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Fair Play
5.0Reviewer's rating

Like Bernard Shaw a century ago, Ella Road likes to take important and difficult social issues, place them in the dramatic spotlight, and examine every facet and angle unflinchingly. This is a rare impulse in contemporary writing and one that really pays off in this her most recent work. In ninety minutes of short snappy scenes all punctuated by continuous athletic exercise or simulated running we get to explore the world of women’s athletics both on the track and behind the scenes. Sophie (Charlotte Beaumont) is an experienced and established athlete from a comfortable middle-class background, with sponsorship already sewn up. Ann (NicK King) has come to middle-distance running through a more arduous and hard-scrabble route, with racism, parental divorce and shortage of money all presenting obstacles to her clear and obvious talent.

The snappy dialogue and developing empathy between the two are entirely compelling, and director Monique Touko keeps us visually engrossed by means of Naomi Dawson’s economical set – white track lanes on a red background with a couple of climbing frames facing one another. There is hardly a still moment as exercise routines and stylised synchronised racing mark the progress of these athletes towards international competition and success and closer friendship and – ultimately – rivalry. The physical and emotional costs of such full-on pressure are very well conveyed, as are the sacrifices required of them by the team ethic and the overbearing all-male coaching staff.

About an hour in the action is wrenched in a wholly new direction as Ann’s emerging supremacy on the track is brought to an abrupt halt by an unexpected test result which places not just her career but her relationship with Sophie into turmoil. Road forces us to focus on the ethical dilemmas involved in testing for testosterone levels in women athletes, raising troubling questions as to who gets to decide the circumstances and threshold for female identity, especially in a sport where so many decisions are still taken mainly by men. Sophie and Ann’s relationship is inevitably affected through a series of emotionally raw encounters written up with deftly unsparing dialogue that avoids easy and pat resolutions, even when Sophie herself is revealed to be a victim of the system in a different way. As the late Stephen Sondheim once said: ‘All really first-rate plays in the end have something in them that is not resolved.’ So it is here.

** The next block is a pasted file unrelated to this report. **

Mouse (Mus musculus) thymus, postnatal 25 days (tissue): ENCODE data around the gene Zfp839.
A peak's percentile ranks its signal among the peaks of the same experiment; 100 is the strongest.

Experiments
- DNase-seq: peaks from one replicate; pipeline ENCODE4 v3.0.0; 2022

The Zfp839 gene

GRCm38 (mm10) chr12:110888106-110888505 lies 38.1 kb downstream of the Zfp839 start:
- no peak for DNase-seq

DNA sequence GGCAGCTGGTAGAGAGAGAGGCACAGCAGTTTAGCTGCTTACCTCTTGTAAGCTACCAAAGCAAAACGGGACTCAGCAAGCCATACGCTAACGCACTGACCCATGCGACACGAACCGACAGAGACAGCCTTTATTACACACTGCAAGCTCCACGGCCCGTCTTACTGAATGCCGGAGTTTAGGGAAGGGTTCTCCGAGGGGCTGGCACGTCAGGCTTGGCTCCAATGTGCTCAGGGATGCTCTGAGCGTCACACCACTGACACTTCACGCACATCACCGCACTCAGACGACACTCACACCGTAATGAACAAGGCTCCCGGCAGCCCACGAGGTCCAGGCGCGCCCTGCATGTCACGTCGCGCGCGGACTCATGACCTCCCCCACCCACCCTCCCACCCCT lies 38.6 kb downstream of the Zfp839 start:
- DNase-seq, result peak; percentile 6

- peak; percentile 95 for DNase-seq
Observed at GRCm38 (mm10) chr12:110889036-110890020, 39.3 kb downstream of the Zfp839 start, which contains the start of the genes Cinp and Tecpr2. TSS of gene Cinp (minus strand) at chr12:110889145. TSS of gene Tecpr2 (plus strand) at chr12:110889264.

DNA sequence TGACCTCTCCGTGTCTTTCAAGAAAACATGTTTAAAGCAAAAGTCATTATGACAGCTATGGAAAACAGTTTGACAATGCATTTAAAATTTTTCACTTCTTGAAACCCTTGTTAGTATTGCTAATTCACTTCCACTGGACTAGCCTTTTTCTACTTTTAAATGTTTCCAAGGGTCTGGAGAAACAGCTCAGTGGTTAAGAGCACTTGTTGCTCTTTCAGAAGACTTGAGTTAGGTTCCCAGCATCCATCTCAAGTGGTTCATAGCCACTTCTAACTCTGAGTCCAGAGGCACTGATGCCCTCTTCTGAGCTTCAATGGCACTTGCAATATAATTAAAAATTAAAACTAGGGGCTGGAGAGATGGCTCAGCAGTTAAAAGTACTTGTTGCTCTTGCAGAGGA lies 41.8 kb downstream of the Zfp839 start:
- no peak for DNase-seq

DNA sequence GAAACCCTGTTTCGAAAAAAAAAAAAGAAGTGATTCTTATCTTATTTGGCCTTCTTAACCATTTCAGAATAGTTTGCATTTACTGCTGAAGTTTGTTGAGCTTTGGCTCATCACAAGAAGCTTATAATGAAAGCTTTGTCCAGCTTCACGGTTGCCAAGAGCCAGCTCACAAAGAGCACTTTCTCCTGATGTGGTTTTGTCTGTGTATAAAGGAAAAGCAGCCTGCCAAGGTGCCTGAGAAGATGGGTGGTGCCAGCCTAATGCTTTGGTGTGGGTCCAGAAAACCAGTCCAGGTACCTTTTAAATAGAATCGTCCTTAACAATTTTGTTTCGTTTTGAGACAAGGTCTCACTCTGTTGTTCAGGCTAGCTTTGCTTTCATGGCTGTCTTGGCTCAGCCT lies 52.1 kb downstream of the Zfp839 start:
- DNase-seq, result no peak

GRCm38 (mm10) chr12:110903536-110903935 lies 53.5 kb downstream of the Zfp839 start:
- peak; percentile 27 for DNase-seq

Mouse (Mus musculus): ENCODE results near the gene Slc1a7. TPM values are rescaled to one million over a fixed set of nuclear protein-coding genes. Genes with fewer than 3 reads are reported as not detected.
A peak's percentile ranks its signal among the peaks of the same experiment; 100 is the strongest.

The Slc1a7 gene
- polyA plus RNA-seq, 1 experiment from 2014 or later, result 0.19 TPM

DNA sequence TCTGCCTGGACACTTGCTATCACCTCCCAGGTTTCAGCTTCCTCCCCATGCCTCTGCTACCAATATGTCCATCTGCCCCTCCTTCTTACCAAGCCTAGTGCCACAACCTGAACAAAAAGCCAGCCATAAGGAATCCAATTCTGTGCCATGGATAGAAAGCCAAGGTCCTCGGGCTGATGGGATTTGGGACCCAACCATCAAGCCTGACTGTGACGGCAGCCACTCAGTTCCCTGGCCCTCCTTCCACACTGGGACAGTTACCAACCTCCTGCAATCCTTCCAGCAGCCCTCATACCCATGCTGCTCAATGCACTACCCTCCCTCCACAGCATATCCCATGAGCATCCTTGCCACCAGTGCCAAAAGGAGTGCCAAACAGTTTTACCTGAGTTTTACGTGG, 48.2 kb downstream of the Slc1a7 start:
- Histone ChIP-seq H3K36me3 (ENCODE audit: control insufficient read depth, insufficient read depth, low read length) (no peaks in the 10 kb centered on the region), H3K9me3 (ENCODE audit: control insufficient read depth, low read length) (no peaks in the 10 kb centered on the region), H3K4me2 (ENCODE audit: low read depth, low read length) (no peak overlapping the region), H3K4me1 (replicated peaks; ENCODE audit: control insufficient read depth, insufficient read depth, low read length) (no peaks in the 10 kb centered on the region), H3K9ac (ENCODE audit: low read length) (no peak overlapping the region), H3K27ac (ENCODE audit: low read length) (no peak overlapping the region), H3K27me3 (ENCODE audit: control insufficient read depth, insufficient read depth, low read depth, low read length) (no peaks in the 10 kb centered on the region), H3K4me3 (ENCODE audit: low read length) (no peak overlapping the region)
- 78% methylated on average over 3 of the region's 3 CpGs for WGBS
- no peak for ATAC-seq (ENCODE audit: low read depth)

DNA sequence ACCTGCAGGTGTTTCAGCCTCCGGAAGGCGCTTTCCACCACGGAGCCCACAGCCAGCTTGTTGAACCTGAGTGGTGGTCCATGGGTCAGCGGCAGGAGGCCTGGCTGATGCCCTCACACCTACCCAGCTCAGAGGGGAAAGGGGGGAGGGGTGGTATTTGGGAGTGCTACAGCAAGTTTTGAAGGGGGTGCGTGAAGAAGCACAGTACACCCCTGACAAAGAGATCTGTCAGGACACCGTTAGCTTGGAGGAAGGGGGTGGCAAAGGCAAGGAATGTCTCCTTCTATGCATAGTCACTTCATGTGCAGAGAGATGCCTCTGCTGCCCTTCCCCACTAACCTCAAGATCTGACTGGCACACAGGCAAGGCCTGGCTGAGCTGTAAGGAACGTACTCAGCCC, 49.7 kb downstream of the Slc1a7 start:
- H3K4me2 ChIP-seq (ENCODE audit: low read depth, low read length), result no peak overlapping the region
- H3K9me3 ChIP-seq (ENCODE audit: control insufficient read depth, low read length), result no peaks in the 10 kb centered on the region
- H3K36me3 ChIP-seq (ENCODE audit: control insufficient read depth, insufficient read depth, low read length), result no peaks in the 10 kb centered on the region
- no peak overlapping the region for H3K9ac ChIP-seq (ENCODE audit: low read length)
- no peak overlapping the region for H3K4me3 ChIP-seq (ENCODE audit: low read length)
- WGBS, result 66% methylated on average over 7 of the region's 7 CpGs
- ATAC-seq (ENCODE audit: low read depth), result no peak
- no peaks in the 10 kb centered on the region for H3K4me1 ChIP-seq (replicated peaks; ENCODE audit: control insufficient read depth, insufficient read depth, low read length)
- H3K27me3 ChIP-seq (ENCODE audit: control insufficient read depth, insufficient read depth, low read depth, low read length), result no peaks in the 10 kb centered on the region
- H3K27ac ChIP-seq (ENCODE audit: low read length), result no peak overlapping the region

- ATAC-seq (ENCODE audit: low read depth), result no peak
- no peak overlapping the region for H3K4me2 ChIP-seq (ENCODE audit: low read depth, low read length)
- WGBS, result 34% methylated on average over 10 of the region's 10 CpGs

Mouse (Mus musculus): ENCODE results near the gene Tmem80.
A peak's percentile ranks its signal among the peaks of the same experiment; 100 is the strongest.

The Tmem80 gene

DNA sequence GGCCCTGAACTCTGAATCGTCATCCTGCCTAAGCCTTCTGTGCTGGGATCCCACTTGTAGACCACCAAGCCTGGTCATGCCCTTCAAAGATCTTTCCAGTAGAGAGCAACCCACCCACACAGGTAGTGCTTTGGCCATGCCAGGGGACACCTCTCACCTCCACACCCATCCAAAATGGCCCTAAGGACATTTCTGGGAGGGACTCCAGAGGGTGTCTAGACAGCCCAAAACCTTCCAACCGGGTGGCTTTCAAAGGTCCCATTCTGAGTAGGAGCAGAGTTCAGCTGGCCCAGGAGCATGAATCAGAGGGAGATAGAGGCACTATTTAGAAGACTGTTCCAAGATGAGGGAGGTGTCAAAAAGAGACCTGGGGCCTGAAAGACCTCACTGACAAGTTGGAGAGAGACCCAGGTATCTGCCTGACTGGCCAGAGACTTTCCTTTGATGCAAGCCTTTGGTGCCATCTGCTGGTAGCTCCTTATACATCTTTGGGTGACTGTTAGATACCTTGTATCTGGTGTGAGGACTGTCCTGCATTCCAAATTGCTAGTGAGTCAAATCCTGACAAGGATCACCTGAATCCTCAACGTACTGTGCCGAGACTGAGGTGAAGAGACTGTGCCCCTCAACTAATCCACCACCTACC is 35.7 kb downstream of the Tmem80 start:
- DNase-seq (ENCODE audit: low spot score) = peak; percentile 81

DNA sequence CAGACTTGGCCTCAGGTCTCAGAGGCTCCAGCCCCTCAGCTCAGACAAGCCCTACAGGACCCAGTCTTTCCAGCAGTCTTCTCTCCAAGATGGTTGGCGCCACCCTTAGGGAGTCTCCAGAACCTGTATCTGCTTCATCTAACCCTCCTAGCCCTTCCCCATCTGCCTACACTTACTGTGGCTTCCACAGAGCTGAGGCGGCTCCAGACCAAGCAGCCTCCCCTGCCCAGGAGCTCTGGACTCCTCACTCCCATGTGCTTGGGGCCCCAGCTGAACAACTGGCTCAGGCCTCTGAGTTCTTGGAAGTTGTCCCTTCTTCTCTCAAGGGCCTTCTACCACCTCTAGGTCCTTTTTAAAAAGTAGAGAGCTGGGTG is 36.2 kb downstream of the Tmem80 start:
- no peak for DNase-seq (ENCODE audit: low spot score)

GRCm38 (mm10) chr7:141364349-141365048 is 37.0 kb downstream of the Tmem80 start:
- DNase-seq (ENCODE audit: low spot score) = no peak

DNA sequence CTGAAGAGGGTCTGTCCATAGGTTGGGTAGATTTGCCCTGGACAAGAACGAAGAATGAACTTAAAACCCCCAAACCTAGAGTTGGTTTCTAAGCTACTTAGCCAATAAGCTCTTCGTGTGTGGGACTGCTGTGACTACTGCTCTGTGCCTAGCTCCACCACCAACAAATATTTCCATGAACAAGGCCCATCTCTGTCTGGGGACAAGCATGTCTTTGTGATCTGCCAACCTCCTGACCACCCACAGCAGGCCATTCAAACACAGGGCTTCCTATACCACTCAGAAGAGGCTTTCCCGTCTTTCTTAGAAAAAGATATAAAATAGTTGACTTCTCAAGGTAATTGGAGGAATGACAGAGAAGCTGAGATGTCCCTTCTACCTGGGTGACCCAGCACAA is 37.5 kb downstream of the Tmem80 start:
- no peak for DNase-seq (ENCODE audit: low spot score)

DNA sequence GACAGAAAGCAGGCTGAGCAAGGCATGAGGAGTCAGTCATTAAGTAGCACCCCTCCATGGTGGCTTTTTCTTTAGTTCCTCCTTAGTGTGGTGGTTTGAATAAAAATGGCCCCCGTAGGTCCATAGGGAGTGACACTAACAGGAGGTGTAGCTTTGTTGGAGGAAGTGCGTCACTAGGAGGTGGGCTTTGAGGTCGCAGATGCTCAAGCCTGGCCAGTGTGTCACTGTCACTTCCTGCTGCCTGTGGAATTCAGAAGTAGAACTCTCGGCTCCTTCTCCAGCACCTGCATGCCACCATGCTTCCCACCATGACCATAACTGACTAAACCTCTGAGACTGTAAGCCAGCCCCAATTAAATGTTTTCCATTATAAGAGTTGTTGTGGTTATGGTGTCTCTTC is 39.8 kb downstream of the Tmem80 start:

If this were a musical composition, you would say that there is a bit too much exposition and not quite enough development. In other words, there are one too many trackside conversations setting the scene and not quite enough time remaining to work through the emotional consequences and intellectual repercussions of the tensions released at the climax. Moreover, there are other plot lines – such as Sophie’s mother’s cancer diagnosis – which come and go in the narrative without full development or incorporation.

But such are the compelling performances from the two actors that for the duration of the play you are entirely caught up in the moment. Beaumont combines a confident exterior swagger with hints of insecurity and self-doubt that gradually widen as the play unfolds. King combines a calm and poise and control which makes it all the more devastating to watch when this persona is collapsed by events, and you understand the reasons for that carefully constructed persona. In each case we are made to feel powerfully how running has offered them both fulfilment and self-destruction simultaneously. We are left asking whether the costs of elite sport, as presently constructed, and especially to women, can be justified.

In closing one must mention the excellent lighting and sound designs by Matt Haskins and Giles Thomas which provide us with all the context we need, whether snatched trackside moments, glitzy interviews, stopwatch standoffs, stadium highlights or just a doorstep in Hounslow.

This is a 4-star play boosted by 6-star performances, so I shall split the difference and settle on a 5-star rating.

  • Drama
  • Written by Ella Road
  • Directed by Monique Touko
  • Set and Costume Designer - Naomi Dawson
  • Lighting Designer - Matt Haskins Sound Designer and Composer - Giles Thomas
  • Photo credit : Ali Wright
  • Cast – Charlotte Beaumont and NicK King
  • Until 22 January 2022
  • 90 mins, no interval

About The Author

Editor & Reviewer (UK)

Tim Hochstrasser is a historian teaching early modern intellectual and cultural history at the LSE. He has a long-standing commitment to the visual, musical and dramatic arts, and opera above all, as a unifying and inspiring vehicle for all of them.

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